Kim Hildebrandt, the 2019 Rolex Scholar of the Our World-Underwater Scholarship Society, is a 3rd year Veterinary Medicine student from Germany. She spent two weeks at the Marine Turtle Rescue Centre in July 2019. She found it to be an eye-opening experience and a fantastic opportunity to gain insight in this niche field within Veterinary Medicine.
The impact of coastal and marine pollution on sea turtles come in all shapes and forms, such as sound, thermal, photic, plastics, chemical, effluent, and others. The accurate evaluation of the effects of pollutants on development, survivor ship, health, reproduction, and habitat condition/recovery is one of the main research priorities in sea turtle conservation.
Sony Miles was the first vet to join ORP’s Visiting Veterinarian Program. The aim of the program is to share skills and expertise. Sony was able to impart her knowledge as an experienced reptile vet and surgeon, whilst gaining experience with a species, in an environment, that she would never normally get the opportunity to work with or in.
Ghost gear is not the only fishing gear related threat to marine animals; bycatch is another big – and global – problem.
Bycatch happens when commercial fishers accidentally catch unwanted or unintended fish and marine creatures, and seabirds, in their fishing nets whilst fishing for a target fish species, size or sex. WWF estimates that 40% of fish caught worldwide is bycatch.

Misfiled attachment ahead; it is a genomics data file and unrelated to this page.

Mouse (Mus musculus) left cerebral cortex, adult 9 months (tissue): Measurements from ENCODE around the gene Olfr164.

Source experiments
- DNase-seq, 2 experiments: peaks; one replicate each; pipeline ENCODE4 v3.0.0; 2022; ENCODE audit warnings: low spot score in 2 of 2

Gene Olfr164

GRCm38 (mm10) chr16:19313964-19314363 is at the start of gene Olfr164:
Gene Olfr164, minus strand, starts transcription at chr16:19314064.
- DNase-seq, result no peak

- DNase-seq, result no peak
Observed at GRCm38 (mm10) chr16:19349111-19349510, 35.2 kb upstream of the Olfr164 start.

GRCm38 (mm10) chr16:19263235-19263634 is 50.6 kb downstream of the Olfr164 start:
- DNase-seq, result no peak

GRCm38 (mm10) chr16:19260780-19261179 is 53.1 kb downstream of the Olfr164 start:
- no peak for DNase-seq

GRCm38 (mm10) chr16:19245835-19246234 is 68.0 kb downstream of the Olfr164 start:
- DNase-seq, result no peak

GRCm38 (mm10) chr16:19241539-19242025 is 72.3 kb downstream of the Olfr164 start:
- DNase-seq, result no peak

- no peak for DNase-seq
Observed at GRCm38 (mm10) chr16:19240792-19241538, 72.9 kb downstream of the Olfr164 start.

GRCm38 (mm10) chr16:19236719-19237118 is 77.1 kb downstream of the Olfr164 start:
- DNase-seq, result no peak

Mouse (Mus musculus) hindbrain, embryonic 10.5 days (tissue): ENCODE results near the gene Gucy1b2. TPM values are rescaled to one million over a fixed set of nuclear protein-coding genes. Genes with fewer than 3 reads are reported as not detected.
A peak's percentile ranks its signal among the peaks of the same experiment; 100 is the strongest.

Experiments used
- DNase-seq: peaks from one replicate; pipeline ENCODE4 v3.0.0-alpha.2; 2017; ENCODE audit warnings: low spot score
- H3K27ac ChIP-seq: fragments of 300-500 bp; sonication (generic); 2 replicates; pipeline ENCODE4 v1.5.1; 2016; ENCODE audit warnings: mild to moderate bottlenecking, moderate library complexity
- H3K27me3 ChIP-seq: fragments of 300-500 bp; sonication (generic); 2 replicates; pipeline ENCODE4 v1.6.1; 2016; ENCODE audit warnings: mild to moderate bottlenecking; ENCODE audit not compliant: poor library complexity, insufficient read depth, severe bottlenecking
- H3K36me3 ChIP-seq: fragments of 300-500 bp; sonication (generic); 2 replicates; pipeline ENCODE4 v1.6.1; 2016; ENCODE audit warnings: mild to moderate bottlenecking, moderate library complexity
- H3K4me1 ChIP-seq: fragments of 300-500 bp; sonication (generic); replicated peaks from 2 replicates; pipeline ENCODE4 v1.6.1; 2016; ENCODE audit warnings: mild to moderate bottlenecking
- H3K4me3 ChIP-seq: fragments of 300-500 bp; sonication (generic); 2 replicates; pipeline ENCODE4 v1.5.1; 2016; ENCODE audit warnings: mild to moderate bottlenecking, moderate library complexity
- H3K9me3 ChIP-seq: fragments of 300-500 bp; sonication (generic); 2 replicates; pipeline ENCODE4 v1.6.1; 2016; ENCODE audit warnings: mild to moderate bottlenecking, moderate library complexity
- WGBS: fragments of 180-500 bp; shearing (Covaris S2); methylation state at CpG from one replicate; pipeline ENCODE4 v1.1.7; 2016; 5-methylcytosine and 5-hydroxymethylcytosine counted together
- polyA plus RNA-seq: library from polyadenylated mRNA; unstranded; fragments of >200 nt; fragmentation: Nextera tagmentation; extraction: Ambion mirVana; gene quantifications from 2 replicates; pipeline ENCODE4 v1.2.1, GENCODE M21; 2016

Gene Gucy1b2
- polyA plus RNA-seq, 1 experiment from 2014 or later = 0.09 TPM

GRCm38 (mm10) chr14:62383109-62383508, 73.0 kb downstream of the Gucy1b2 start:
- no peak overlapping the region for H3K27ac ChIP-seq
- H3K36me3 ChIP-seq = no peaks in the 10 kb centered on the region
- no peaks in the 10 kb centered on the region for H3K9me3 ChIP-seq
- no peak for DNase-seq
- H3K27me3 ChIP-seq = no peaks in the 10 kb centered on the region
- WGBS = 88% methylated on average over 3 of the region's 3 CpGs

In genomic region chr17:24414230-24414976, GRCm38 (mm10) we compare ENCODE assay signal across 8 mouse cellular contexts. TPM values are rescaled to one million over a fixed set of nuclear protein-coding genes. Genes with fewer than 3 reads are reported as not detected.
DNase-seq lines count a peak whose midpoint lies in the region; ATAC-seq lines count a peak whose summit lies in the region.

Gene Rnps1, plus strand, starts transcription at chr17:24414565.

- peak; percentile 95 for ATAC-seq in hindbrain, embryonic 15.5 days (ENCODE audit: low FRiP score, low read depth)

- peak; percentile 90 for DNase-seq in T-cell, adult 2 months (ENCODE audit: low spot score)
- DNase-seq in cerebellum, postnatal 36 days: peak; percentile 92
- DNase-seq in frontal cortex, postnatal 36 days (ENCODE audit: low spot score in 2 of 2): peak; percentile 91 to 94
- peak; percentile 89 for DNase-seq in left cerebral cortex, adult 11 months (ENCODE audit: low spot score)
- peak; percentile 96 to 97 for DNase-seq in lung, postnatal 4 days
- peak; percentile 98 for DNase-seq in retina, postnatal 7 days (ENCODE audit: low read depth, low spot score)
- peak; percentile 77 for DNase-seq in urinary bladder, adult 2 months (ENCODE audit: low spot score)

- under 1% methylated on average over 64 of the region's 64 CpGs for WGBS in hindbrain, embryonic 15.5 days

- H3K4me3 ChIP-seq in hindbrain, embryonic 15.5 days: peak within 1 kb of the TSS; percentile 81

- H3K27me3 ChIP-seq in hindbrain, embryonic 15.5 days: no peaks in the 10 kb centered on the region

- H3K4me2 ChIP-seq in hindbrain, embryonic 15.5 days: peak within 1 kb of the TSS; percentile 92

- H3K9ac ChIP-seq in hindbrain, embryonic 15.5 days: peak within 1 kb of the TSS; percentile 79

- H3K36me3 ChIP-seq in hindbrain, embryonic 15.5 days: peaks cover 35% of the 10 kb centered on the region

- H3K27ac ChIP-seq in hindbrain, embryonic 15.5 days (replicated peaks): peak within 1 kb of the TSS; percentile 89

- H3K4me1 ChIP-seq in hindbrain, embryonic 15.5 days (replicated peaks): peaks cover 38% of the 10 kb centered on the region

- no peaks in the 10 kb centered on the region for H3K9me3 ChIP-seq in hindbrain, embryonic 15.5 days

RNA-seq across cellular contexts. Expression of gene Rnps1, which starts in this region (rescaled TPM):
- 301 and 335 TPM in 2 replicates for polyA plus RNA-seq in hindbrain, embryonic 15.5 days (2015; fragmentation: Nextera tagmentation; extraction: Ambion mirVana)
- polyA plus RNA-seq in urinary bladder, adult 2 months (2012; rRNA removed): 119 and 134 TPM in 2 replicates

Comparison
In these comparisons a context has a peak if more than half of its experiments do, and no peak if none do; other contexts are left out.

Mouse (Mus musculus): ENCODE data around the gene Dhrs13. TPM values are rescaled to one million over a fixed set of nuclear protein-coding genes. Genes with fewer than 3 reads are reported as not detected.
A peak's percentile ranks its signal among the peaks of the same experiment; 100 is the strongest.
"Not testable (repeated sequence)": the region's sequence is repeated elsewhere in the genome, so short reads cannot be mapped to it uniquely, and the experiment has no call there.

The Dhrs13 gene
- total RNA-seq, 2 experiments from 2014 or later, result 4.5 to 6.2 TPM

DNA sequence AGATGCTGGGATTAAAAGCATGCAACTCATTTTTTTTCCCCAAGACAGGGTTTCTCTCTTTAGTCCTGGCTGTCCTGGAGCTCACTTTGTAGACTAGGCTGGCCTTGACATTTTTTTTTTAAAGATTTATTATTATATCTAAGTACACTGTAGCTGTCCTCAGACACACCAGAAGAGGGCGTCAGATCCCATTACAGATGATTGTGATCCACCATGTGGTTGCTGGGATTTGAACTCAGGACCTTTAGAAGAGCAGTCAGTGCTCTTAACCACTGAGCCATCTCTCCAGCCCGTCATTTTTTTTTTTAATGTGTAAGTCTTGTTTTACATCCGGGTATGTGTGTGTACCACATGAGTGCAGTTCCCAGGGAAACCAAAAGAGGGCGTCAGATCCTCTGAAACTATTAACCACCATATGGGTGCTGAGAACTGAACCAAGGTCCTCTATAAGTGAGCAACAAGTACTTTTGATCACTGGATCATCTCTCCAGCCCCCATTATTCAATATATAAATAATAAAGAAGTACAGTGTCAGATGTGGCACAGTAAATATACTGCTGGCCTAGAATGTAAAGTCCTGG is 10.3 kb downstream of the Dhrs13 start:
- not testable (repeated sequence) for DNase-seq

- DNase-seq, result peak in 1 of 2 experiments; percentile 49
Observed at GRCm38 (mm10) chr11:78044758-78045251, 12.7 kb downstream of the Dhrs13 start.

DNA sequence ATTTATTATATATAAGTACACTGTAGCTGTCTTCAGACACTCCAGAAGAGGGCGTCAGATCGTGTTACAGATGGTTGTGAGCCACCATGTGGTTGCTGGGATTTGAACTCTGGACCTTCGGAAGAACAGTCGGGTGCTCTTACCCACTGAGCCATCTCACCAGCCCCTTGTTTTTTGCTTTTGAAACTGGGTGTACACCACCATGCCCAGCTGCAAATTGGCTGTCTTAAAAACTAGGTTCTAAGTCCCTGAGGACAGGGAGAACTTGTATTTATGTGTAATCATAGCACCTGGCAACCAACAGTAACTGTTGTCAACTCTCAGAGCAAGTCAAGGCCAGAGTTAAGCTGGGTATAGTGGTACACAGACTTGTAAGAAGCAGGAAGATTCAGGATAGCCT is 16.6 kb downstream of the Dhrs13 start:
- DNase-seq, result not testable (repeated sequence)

Brian Anton volunteered at the ORP Rescue Centre for a month, and it was a very eventful month indeed! He recommends anyone who loves traveling, animal medicine, and sea turtles to take advantage of this opportunity to volunteer with sea turtles. Find what Brian got up to and why he loved every minute.
ORP has removed tons of ghost gear from areas near Karachi and the fishing village of Abdul Rehman Goth. But now we have a new problem: What to do with 4 tons of ghost nets? Thanks to some creative thinking and innovative collaborations, we are now putting ghost nets to good use in various and surprising fields.
When you are looking at a sea turtle, you are usually not just looking at a single organism. Sea turtles never swim alone. Many creatures live directly on or even inside a sea turtle. As for all animals, this so-called symbiotic relationship does not have to be negative of the turtle.
We had a very special arrival recently, an incredibly rare white sea turtle. Cloud is a green sea turtle with a genetic condition called Leucism. Leucism is a condition where animals have reduced pigmentation, but different from albinism, as albino animals have a complete loss of pigmentation.
The North-East monsoon season in Maldives is peak season for ghost nets drifting into to Maldives, and along with them, entangled marine life. The team at One & Only Reethi Rah recently removed a monster ghost net in North Male Atoll, estimated to weigh between 200 and 300 kg.
As the Olive Ridley Project starts its work in Kenya, we are eager to know what are the current ghost gear impact on local marine life. With a daily presence on the diving boats of Diving the Crab Dive Centre, one of our partners in Diani beach, our team is recording and, when possible, participating in removing all visible ghost gear on the local reef.